Summer is now truly over. I'm back to reading Great Books.
So I decided to read Alice Walker's The Color Purple because I read her daughter's book Black ,White, and Jewish.
All this time I thought The Color Purple would be a bad book because it was made into a movie with Oprah Winfrey in it. How stupid! It's wonderful.
It's an epistolary novel, beginning with letters from Celie, a young black woman in pre WWII Georgia, to God, asking Him to explain what is happening to her and help her.
And what letters. Celie is raped by her father, who takes the two children that she bears away from her. Her mother dies and she is left to protect her younger sister alone. That's the first three pages.
Her father gives her in marriage to a man who needs a wife to care for his children, who despises her and abuses her. She loses her younger sister Nettie. Celie almost succeeds in rubbing herself out completely. But then her husband brings his sick lover into their home. Shug Avery is a singer with a long black body. She knows who she is and what she wants. She changes Celie's life.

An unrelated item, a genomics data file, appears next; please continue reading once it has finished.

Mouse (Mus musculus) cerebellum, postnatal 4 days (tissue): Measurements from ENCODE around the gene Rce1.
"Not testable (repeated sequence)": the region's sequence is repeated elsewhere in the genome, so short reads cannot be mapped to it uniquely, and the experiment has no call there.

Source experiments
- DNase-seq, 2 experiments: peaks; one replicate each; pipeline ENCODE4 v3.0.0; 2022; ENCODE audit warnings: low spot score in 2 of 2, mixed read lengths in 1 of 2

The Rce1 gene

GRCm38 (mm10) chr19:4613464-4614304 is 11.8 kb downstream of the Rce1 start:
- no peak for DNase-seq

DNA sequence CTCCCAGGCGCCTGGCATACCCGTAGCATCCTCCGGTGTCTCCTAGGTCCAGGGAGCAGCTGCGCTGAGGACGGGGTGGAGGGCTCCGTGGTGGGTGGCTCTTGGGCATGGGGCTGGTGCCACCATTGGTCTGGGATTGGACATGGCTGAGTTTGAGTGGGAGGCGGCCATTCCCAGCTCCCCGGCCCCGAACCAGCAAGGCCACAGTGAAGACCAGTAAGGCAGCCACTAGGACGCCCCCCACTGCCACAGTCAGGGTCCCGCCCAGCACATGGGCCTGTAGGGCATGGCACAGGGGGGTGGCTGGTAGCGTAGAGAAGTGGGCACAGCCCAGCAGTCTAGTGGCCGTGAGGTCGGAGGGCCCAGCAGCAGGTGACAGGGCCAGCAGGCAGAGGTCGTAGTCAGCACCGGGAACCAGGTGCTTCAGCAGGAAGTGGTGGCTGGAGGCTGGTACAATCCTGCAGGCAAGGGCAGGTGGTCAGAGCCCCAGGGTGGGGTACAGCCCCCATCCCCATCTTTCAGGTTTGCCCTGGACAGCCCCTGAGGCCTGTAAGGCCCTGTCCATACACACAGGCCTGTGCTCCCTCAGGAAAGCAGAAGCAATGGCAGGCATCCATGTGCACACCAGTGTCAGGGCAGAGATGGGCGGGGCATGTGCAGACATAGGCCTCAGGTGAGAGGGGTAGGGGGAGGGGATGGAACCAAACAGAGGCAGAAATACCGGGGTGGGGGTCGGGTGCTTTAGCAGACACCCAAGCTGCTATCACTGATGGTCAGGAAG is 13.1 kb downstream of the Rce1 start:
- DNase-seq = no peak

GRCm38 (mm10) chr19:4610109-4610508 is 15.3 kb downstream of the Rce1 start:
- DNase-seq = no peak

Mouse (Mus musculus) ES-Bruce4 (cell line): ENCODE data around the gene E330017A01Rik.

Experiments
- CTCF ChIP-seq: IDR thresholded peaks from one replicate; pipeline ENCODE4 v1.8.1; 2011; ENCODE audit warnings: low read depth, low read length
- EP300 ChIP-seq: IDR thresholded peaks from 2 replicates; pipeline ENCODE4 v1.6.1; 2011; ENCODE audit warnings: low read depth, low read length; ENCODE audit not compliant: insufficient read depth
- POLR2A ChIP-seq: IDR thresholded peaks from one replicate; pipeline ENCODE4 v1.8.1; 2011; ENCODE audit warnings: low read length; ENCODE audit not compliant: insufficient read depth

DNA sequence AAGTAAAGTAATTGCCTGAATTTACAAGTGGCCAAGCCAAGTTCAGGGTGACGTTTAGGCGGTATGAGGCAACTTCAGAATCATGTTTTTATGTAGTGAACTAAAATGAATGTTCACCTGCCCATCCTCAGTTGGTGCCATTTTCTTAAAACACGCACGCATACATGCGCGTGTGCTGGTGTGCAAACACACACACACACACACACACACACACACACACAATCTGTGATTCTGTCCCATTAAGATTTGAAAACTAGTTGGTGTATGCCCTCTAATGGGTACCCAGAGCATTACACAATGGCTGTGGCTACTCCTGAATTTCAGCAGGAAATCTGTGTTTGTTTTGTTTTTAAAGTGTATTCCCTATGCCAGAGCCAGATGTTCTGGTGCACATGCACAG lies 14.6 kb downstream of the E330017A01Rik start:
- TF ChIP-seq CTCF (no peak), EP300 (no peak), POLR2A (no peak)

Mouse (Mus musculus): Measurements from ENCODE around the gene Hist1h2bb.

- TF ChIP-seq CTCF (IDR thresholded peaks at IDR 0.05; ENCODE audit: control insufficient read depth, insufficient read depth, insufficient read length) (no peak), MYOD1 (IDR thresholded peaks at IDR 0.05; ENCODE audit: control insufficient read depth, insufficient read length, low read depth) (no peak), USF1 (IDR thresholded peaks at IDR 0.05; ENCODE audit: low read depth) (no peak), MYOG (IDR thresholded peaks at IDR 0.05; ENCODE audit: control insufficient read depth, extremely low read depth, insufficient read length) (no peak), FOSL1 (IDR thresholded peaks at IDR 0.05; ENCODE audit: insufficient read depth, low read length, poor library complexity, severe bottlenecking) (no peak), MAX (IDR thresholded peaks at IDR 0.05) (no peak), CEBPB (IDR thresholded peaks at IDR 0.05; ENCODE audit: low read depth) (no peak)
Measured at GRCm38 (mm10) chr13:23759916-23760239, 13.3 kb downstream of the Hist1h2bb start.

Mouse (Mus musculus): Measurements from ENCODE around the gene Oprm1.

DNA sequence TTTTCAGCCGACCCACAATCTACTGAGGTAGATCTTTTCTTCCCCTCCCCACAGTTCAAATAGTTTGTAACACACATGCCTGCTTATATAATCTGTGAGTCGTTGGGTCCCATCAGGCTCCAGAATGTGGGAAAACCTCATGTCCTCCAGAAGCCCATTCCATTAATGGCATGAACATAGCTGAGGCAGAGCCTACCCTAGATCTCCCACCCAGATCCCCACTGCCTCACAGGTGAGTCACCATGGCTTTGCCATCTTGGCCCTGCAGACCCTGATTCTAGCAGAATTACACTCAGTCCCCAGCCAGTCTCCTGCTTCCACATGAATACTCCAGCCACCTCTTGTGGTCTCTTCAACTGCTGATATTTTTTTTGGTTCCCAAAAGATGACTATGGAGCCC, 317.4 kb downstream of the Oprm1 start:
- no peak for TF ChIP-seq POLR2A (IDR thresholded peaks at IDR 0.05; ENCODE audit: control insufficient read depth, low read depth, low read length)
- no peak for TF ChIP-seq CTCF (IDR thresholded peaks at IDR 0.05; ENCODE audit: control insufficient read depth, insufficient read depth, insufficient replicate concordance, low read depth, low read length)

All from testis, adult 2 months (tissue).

Walker conveys the drudgery and poverty of farm life that James Agee described in Let Us Now Praise Famous Men, but adds the emotion and drama of an entire beautiful life, Celie's life from the beginning to the end of adulthood.
The dialect could have seemed trite, but it doesn't. Celie is real as pain can be on a page. I wanted to cry when she finally got her first little bit of happiness.